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The dreaded question: "What are you going to do when you graduate?".
The good news is there are so many things you can do with a degree in Biology.
1) Get a job
2) Do an internship
3) Go to graduate school (Biology graduate programs in Virginia)
Keep in mind what your final career goal is when deciding what to do next. Don't be afraid to take some time to decide. Deferring your enrollment in grad school for a year will not hurt you in the long run and it could save you from getting halfway through a program and then realizing that it's not what you want to do.
For all sorts of Careers resources and links, visit the Career and Academic Planning website.
If you have a specific career goal in mind, there are things you can do as early as your freshman year that will help get you on the right track for the future.
If you intend to go to graduate school, or if you plan to work in a job that involves research, lab work or field work, finding a faculty member in the biology department who does research in a related area and working with them is a great way to get a head start! Most jobs that you apply to will probably be looking for previous experience, so this is your chance to get some before you have even graduated.
For a more information and a list of faculty research interests, see the Research page.
If you are aiming for a career in a health profession, volunteering at a hospital or clinic that does the kind of work you are interested in not only looks good on your applications, but it gives you a better idea of what kind of work you would actually doing after you graduate. There are lots of places both here in the Harrisonburg community and your home community where you can do volunteer work. In addition, the local rescue and fire departments are always looking for good volunteers.
It’s never too early to start your resume. Whether you plan on getting a job/internship right after you graduate or go on to graduate school, you’re probably going to need a resume of some sort. Check out the resume section of the Career and Academic Planning website to get ideas on how to put together your first draft, and then make an appointment to have it reviewed. If you don’t have a draft ready to have someone look at, just attend a Resume Workshop; dates and locations are listed on the Career and Academic Planning calendar; just choose “Resumes” in the dropdown menu to see all workshops. Think about how much less stressful it will be to just update a document rather than start one from scratch when the time comes!
When the time is right for you to send in applications, a cover letter is a crucial step in the application process. In addition to reviewing your resume, Career and Academic Planning can also give you some good tips for your cover letter as well.
Your academic advisor is a great resource, whether you’re trying to figure out which classes will best prepare you for your post-graduation plans or helping you determine which path you want to pursue. Meeting with your advisor is particularly important if you are in one of the pre-professional health programs (pre-med, pre-dentistry, pre-optometry, pre-pharmacy, pre-vet, pre-physician assistant, pre-physical therapy, pre-occupational therapy or pre-forensic science). Most application processes for graduate health programs begin at least a year before you plan to attend—meeting regularly with your pre-professional health advisor will ensure that you’re not missing any important deadlines.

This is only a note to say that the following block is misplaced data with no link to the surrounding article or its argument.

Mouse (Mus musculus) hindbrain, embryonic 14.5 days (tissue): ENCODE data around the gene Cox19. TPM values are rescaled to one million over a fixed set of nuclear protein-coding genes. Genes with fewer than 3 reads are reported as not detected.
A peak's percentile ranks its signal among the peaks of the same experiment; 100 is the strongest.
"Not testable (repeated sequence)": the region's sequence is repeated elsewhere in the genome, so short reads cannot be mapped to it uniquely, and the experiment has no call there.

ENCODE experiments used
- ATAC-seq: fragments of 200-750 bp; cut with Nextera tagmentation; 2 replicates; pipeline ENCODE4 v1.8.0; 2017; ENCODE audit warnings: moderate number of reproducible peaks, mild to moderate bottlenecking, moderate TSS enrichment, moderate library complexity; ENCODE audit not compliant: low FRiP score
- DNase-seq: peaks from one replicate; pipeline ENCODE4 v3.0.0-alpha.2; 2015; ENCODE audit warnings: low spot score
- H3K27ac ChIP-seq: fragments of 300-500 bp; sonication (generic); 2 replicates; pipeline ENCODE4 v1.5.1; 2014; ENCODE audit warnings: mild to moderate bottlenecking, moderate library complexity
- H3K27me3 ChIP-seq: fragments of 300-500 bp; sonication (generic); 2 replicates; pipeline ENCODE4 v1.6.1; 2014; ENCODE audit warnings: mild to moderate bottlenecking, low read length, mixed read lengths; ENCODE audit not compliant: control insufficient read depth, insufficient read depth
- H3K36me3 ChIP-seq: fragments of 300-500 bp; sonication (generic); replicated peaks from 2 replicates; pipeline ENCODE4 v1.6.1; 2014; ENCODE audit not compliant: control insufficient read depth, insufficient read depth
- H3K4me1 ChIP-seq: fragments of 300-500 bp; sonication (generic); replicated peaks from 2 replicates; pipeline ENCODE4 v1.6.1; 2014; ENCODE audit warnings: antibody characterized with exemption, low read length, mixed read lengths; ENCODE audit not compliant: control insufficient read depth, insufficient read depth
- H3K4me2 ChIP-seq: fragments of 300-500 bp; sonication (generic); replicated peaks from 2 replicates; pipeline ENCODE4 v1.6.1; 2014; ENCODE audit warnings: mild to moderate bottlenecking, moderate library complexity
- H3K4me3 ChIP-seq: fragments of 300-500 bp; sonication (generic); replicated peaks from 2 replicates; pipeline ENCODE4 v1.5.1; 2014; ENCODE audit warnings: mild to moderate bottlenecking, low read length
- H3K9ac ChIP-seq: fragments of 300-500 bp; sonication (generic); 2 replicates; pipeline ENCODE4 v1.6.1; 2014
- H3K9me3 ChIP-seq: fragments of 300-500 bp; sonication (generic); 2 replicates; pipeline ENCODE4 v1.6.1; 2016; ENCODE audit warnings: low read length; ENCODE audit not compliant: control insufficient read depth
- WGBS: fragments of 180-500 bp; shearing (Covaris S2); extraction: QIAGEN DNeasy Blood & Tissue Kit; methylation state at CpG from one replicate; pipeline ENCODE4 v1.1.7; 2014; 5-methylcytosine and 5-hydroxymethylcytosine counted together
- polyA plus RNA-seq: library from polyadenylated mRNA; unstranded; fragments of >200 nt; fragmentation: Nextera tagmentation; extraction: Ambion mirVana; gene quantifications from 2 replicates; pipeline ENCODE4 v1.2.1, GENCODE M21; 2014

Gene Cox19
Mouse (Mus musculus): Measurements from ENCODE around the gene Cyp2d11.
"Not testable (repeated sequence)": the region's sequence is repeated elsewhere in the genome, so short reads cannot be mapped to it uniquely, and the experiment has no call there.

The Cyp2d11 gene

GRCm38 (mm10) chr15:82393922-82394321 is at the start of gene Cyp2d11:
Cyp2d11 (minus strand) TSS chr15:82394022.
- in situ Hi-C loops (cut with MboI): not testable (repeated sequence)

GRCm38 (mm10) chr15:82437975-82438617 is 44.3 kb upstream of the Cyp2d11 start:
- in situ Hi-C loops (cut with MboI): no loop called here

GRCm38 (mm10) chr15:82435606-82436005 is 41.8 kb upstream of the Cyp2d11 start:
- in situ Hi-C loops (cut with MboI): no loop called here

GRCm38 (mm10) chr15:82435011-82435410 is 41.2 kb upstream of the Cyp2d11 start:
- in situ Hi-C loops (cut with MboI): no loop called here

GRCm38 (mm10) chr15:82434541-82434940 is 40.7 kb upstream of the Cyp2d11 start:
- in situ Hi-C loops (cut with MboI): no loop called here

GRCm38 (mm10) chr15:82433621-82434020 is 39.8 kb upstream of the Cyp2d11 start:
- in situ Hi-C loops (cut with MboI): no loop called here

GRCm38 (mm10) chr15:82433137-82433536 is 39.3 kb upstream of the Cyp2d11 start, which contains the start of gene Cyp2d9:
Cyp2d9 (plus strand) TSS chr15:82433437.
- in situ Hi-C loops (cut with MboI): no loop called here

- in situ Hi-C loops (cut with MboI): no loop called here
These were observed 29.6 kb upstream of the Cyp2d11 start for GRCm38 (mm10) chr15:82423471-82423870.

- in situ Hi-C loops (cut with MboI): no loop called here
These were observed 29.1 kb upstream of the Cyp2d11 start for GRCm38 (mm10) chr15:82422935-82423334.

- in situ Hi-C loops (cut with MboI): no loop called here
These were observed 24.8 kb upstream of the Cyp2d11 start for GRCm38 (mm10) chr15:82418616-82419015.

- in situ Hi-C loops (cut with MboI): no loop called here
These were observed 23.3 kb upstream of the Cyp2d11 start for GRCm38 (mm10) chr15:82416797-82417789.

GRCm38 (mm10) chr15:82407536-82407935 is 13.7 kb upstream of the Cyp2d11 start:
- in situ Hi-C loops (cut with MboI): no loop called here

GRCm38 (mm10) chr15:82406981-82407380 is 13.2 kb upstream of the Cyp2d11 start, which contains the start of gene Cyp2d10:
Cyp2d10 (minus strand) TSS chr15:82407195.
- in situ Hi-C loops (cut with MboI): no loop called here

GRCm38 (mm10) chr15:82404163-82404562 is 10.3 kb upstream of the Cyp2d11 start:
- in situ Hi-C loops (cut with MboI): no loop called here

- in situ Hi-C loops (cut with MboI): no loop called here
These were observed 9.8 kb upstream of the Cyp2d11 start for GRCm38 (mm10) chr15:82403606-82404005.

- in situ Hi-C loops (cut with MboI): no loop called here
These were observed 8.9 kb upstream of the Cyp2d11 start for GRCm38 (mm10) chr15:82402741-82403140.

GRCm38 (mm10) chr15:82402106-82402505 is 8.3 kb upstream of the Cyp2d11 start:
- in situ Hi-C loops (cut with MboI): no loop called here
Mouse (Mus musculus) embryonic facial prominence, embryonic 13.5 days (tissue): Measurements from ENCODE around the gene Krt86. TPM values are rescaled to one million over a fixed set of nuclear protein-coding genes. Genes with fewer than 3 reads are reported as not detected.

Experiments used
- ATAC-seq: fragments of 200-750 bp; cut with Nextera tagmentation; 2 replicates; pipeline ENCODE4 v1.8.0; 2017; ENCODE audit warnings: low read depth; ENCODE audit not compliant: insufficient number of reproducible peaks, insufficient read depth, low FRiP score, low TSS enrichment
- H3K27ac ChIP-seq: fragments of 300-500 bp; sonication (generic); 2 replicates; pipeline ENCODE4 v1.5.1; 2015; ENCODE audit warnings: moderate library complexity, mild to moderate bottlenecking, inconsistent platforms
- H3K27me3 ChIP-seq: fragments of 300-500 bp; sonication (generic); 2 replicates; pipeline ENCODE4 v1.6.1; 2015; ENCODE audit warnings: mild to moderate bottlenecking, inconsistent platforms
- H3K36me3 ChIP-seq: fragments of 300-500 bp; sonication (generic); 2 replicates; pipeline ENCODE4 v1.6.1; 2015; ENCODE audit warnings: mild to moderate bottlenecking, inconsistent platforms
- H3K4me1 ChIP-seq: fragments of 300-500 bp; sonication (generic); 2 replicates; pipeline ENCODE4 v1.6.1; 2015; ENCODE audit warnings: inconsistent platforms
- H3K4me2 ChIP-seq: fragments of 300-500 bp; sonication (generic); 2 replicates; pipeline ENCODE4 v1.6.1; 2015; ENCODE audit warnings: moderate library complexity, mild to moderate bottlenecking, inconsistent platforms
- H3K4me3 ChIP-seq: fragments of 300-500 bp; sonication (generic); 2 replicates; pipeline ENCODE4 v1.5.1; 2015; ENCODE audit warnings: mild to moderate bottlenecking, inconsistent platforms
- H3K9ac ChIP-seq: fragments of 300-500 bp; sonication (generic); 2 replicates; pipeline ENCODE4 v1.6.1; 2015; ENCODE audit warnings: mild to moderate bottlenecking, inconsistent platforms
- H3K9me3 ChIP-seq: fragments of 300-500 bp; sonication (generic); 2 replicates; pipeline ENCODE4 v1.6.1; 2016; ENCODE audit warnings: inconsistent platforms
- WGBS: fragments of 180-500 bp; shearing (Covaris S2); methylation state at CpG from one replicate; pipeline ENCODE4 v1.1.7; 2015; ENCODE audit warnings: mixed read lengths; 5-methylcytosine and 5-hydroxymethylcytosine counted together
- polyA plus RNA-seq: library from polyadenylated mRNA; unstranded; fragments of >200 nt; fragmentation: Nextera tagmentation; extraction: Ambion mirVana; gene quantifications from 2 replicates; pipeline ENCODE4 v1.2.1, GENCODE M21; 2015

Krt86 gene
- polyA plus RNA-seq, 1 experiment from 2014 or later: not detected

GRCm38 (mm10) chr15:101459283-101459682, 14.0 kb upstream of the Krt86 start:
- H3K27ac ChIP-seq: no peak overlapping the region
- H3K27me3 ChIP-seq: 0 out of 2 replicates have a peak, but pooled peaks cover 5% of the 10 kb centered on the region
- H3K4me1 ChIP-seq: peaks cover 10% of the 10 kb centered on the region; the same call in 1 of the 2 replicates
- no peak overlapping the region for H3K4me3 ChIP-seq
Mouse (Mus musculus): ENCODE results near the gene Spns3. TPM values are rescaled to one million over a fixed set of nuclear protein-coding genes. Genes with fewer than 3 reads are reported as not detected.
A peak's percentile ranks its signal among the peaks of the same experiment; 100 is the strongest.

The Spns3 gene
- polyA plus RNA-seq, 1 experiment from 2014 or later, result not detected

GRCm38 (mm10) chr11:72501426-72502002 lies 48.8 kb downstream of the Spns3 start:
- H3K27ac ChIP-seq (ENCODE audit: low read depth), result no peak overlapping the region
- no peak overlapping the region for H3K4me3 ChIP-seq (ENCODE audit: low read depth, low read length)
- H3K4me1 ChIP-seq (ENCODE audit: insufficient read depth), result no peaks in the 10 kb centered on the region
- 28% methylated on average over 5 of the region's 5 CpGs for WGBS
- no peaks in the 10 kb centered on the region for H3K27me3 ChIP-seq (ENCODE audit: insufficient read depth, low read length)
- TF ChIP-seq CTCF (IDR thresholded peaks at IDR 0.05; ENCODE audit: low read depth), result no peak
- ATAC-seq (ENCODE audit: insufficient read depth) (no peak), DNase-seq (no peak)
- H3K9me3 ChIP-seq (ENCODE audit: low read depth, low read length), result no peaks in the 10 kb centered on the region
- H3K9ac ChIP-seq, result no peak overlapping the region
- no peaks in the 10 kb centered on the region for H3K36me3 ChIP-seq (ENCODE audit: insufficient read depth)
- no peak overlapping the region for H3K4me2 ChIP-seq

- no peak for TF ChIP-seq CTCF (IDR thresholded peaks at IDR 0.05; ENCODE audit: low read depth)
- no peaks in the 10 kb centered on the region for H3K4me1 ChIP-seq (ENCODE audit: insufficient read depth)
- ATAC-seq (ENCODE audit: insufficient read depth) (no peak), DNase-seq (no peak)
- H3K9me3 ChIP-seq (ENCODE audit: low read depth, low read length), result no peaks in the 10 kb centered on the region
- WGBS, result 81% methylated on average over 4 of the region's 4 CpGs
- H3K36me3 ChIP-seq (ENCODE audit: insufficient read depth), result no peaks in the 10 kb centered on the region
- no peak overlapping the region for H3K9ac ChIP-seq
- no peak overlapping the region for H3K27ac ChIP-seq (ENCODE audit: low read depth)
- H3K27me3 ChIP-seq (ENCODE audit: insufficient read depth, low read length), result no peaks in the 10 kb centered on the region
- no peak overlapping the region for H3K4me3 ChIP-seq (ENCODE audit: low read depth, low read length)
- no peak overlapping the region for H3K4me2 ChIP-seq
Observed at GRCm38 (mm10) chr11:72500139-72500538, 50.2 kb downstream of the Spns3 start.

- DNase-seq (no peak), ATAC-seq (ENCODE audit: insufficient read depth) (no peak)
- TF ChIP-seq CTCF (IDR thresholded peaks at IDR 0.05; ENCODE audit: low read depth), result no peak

If you think you might be interested in going to graduate school, be sure to mention that to your advisor. They will be able to tell if there are courses that you really should take, even though they aren’t strictly required for your degree, to give you the best chance when applying to grad schools.
Believe it or not, the best time to go to the Career Fair is NOT when you’re looking for a job! The best time to go is before you’re ready to look for a job. Why? Because that way, you can get used to the environment and have a better idea of what to expect the next time, when the stakes are higher. Chances are you’ll be nervous enough just because you’re trying to connect with an employer; why make it worse because you aren’t familiar with the environment?
If you choose to attend Career Fair at any point, make sure to dress professionally. This doesn’t mean you have to go all out in a suit, but you should look presentable. Ripped jeans, sweatshirts, and flip-flops don’t always make the best impressions. Remember, you never know who you’re going to meet—the person you chat with today might be interviewing you for a job tomorrow.
The good news is that you have lots of options with a biology degree…but that’s often the trouble too. If you’re not sure which direction you’d like to go in after graduation, talk to your academic or visit an advisor in Career and Academic Planning.
Here are some online resources to get you started:
Aerotek: Science Recruitment company. Specializes in filling scientific skill sets for the medical, pharmaceutical, chemical, and food & beverage industries. Virginia rep: Tori Muscolino (email@example.com)